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PHP Primer: Namespaces

astorm

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After spending a bit of time poking around a Magento 1 codebase (I still do that — say hi if you need my help), I was reminded that Magento 2 is going to be some developer’s first major experience with PHP namespaces. Beyond Magento, many PHP systems still live in a namespaceless world, and other systems do their best to shield developers from needing to understand namespaces.

The primer below covers the bare minimum you’ll need to know to start working with namespaces in a PHP system that has fully embraced them.

PHP Namespaces: The Basics

Every file in PHP (since version 5.3) “lives” at a certain place in your system or application namespace hierarchy. You, as the programmer, get to decide where a file lives in that namespace hierarchy. For example, the following file

#File: path/to/some/file.php
<?php
namespace My\SpecialNamespace;
//...

lives in the namespace with the name My\SpecialNamespace. That’s a top level “My”, and a second level “SpecialNamespace”. Unlike ruby and python, a file does not automatically get assigned a namespace based on how you include it, or what its file name is.

If you define a class in your file

#File: path/to/some/file.php
<?php
namespace My\SpecialNamespace;
class MyClass
{
}

that class’s full name will be My\SpecialNamespace\MyClass

That is, the entire thing, blackslashes and all, is the class’s full name. This can be a little weird getting used to (especially if you’ve ever worked with a windows file system!). After a few weeks of writing code this way you’ll quickly learn to see backlashes as part of a class’s name.

If you’re working inside your file, you can refer to the class by its short, “local” name

#File: path/to/some/file.php
<?php
namespace My\SpecialNamespace;
class MyClass
{
}

$object = new MyClass;

However, if you were writing code in another file, you’d need to refer to your class by its full name

#File: some/other/file.php
$object = new \My\SpecialNamespace\MyClass;

Another thing to watch out for is using classes in a different namespace. For example, most built-in PHP classes are located in the global top level namespace. For example, if you tried using the following code.

#File: path/to/some/file.php
<?php
namespace My\SpecialNamespace;
class MyClass
{
    public function __construct()
    {
        $test = new DomDocument;
    }
}    
$object = new MyClass;

PHP would yell at you with the following error message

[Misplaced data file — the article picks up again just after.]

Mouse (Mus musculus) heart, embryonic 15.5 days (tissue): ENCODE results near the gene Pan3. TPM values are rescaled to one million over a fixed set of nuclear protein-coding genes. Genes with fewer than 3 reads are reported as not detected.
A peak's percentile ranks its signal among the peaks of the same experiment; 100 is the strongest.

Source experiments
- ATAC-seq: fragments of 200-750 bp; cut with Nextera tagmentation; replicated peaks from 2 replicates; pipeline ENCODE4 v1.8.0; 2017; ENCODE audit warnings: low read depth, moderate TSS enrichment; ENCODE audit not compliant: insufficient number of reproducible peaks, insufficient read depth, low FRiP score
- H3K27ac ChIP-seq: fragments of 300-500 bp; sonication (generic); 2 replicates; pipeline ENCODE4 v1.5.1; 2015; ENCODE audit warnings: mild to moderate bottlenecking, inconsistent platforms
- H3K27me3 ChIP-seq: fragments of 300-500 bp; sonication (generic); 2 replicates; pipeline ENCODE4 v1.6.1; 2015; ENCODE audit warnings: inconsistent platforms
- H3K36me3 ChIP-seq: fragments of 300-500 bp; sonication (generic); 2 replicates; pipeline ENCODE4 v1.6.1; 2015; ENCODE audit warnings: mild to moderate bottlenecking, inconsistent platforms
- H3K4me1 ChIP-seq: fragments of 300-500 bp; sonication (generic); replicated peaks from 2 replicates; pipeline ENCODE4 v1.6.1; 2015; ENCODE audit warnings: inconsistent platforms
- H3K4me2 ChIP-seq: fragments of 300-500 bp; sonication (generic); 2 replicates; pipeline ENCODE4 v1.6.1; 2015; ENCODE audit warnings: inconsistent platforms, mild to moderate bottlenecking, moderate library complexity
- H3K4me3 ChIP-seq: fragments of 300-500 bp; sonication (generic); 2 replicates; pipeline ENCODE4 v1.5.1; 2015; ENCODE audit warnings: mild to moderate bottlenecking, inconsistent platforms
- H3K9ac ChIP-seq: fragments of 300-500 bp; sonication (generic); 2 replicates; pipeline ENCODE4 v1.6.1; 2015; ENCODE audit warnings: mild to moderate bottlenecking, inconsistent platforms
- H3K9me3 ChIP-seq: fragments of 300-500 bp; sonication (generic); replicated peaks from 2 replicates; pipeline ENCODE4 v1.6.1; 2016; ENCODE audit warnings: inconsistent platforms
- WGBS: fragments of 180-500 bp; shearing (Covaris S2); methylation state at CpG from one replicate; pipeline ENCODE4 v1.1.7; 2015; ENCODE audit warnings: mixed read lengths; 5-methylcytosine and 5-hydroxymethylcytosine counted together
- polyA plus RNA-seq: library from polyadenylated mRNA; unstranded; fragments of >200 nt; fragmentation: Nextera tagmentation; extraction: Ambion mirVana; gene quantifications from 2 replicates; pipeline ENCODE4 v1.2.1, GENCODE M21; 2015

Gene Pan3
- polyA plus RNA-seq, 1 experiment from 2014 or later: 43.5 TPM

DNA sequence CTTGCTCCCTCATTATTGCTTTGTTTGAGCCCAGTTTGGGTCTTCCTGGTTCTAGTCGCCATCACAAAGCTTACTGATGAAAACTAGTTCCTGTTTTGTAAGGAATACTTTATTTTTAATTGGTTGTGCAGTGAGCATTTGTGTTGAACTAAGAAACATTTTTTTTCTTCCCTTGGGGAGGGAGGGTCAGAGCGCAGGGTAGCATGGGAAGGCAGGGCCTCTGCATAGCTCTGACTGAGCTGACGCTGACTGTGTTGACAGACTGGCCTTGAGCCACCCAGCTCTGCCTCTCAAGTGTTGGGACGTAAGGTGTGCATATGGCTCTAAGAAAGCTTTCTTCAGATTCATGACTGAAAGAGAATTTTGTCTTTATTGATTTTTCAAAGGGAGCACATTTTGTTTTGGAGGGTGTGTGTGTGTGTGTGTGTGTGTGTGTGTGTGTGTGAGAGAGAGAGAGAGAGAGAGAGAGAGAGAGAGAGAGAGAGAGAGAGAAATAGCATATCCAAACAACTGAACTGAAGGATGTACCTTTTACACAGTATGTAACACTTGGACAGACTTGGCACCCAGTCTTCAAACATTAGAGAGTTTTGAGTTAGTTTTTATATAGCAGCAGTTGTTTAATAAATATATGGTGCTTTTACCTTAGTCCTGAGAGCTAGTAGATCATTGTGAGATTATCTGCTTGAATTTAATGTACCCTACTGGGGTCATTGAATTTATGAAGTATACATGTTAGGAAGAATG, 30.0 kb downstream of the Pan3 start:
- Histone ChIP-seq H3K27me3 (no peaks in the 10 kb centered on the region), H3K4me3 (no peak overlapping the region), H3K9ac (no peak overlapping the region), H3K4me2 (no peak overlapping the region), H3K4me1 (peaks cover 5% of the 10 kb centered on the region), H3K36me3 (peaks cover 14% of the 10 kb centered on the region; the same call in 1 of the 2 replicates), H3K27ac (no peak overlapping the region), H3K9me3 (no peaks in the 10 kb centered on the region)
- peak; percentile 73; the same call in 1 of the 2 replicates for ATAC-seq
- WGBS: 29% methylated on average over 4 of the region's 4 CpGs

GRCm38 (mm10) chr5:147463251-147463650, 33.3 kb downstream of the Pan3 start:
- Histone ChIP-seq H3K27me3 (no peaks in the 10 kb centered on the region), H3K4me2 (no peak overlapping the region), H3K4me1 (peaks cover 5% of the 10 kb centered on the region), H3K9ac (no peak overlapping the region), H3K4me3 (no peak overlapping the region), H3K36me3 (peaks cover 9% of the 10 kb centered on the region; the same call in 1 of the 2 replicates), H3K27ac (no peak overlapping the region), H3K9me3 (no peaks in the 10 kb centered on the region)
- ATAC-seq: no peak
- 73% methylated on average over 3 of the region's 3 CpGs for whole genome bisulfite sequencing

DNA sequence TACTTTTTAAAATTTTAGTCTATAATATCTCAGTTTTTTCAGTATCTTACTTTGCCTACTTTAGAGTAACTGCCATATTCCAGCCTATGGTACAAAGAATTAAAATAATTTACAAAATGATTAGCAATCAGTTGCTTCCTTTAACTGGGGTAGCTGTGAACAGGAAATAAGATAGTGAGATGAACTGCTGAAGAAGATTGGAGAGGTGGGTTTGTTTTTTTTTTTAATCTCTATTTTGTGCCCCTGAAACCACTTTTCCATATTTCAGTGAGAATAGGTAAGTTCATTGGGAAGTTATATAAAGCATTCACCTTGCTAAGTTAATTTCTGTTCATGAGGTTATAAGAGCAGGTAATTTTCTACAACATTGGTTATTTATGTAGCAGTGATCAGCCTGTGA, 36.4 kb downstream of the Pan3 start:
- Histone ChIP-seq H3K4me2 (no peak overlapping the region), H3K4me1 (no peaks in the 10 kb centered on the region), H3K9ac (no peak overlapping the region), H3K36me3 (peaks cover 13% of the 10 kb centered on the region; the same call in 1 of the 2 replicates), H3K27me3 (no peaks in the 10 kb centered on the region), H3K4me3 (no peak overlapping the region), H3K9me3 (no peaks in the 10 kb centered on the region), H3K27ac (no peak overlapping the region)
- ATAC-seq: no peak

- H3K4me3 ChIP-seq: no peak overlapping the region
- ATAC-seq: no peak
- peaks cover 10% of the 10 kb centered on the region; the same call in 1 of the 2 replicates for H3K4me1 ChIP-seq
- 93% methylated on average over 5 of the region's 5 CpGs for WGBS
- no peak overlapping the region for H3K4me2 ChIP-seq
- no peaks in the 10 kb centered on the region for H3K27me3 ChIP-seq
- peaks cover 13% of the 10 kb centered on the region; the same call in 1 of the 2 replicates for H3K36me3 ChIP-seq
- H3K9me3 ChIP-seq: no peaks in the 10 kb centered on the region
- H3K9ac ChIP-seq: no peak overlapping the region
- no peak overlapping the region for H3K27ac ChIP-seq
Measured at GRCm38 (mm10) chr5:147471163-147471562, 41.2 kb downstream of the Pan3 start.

PHP Fatal error:  Class 'My\SpecialNamespace\DomDocument' not 
found in /path/to/some/file.php on line 7        

This seems to be, by far, one of the biggest problems users new to PHP namespaces run into. The problem is when we attempted to instantiate a DomDocument object

$test = new DomDocument;

PHP assumed we wanted a class named My\SpecialNamespace\DomDocument. The same thing that lets us say new MyClass also means we need to be explicit with our other classes. Give the following a try instead

#File: path/to/some/file.php
<?php
namespace My\SpecialNamespace;
class MyClass
{
    public function __construct()
    {
        $test = new \DomDocument;
    }
}    
$object = new MyClass;

In the above code, we’ve told PHP to use the global class DomDocument. That’s not global as in global variables — that’s global as in it’s the “top” of the namespace hierarchy. That’s what the leading \ is for — it lets us use a full class’s name, even if we’re in a different namespace.

If you don’t like the leading \, you have another option. PHP allows you to “import” a specific class into your file. You do this using the use keyword. Consider this last code example.

#File: path/to/some/file.php
<?php
namespace My\SpecialNamespace;
use DomDocument;

class MyClass
{
    public function __construct()
    {
        $test = new DomDocument;
    }
}    
$object = new MyClass;

The code above will run without issue, even though we’re not using a leading backslash with the \DomDocument class name. That’s because we first imported DomDocument into our local namespace with use DomDocument. This will work with any class, not just built-in PHP classes. Consider the Some\Other\Class\Thing class below.

<?php
namespace My\SpecialNamespace;
use Some\Other\Class\Thing;

$object = new \Some\Other\Class\Thing;
$object = new Thing;

Namespaces: The Missing Link

So that’s a very brief overview of namespaces in PHP. If you’re curious, you’ll definitely want to read the manual’s namespace section.. There’s one last thing we didn’t cover, and that’s how PHP namespace related to PHP class autoloading.

In a word — they don’t.

This is a big mental hurdle developers from other languages face when coming into modern PHP. PHP’s namespaces are purely conceptual. They don’t care how you end up includeing or requireing your class definition files.

PHP has, and has had for years, a system called autoloading which allows a developer to define where PHP should load a class from when the developer instantiates an object. This means each framework (Symfony, Zend, Magento) decides how and where a class file is loaded.

While Modern PHP developers have settled into a set of standards (PSR-0 and PSR-4) that define the how and why of PHP autoloading namespace classes, there’s nothing at the language level enforcing this.

Understanding how your framework (or individual components) have implemented their autoload and namespace systems, and how these systems will fit in with your own, is a key skill any PHP developer will need to learn.

Originally published June 27, 2015
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Copyright © Alan Storm 1975 – 2017 All Rights Reserved

Originally Posted: 27th June 2015